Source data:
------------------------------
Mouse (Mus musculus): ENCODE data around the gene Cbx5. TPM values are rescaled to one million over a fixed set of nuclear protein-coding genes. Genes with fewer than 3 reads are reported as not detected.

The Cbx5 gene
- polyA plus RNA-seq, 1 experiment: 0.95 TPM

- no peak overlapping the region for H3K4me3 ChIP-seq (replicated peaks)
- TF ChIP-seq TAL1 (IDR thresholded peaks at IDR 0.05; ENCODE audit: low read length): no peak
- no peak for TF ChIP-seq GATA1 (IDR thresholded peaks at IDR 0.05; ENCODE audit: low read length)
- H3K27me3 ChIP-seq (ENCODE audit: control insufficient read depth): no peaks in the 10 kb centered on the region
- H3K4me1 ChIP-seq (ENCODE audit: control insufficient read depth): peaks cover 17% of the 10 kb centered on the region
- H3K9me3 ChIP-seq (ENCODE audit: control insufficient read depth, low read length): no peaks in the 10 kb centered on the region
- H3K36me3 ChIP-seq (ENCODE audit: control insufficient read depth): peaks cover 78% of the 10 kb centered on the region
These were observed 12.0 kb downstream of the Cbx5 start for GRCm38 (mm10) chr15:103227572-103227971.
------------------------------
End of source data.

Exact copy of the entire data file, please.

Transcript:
Mouse (Mus musculus): ENCODE data around the gene Cbx5. TPM values are rescaled to one million over a fixed set of nuclear protein-coding genes. Genes with fewer than 3 reads are reported as not detected.

The Cbx5 gene
- polyA plus RNA-seq, 1 experiment: 0.95 TPM

- no peak overlapping the region for H3K4me3 ChIP-seq (replicated peaks)
- TF ChIP-seq TAL1 (IDR thresholded peaks at IDR 0.05; ENCODE audit: low read length): no peak
- no peak for TF ChIP-seq GATA1 (IDR thresholded peaks at IDR 0.05; ENCODE audit: low read length)
- H3K27me3 ChIP-seq (ENCODE audit: control insufficient read depth): no peaks in the 10 kb centered on the region
- H3K4me1 ChIP-seq (ENCODE audit: control insufficient read depth): peaks cover 17% of the 10 kb centered on the region
- H3K9me3 ChIP-seq (ENCODE audit: control insufficient read depth, low read length): no peaks in the 10 kb centered on the region
- H3K36me3 ChIP-seq (ENCODE audit: control insufficient read depth): peaks cover 78% of the 10 kb centered on the region
These were observed 12.0 kb downstream of the Cbx5 start for GRCm38 (mm10) chr15:103227572-103227971.